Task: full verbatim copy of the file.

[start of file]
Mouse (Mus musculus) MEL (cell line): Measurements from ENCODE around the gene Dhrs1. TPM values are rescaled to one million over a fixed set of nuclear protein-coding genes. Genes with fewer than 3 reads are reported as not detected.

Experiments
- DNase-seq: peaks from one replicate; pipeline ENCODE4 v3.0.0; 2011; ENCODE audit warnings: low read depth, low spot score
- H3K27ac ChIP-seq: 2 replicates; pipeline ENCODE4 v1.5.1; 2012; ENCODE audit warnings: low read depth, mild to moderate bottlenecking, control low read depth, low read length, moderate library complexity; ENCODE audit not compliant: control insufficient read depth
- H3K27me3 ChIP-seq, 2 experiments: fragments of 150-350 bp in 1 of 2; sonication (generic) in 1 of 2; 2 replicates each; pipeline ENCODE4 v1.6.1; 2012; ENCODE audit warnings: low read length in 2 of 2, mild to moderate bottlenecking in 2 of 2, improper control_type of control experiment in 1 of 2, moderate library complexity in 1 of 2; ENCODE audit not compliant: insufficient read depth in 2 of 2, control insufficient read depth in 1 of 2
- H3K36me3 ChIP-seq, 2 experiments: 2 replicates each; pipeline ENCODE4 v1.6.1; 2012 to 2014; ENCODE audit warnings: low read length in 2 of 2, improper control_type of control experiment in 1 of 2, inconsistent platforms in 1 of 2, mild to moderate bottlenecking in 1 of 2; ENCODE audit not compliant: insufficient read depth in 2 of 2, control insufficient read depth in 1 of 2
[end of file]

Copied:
Mouse (Mus musculus) MEL (cell line): Measurements from ENCODE around the gene Dhrs1. TPM values are rescaled to one million over a fixed set of nuclear protein-coding genes. Genes with fewer than 3 reads are reported as not detected.

Experiments
- DNase-seq: peaks from one replicate; pipeline ENCODE4 v3.0.0; 2011; ENCODE audit warnings: low read depth, low spot score
- H3K27ac ChIP-seq: 2 replicates; pipeline ENCODE4 v1.5.1; 2012; ENCODE audit warnings: low read depth, mild to moderate bottlenecking, control low read depth, low read length, moderate library complexity; ENCODE audit not compliant: control insufficient read depth
- H3K27me3 ChIP-seq, 2 experiments: fragments of 150-350 bp in 1 of 2; sonication (generic) in 1 of 2; 2 replicates each; pipeline ENCODE4 v1.6.1; 2012; ENCODE audit warnings: low read length in 2 of 2, mild to moderate bottlenecking in 2 of 2, improper control_type of control experiment in 1 of 2, moderate library complexity in 1 of 2; ENCODE audit not compliant: insufficient read depth in 2 of 2, control insufficient read depth in 1 of 2
- H3K36me3 ChIP-seq, 2 experiments: 2 replicates each; pipeline ENCODE4 v1.6.1; 2012 to 2014; ENCODE audit warnings: low read length in 2 of 2, improper control_type of control experiment in 1 of 2, inconsistent platforms in 1 of 2, mild to moderate bottlenecking in 1 of 2; ENCODE audit not compliant: insufficient read depth in 2 of 2, control insufficient read depth in 1 of 2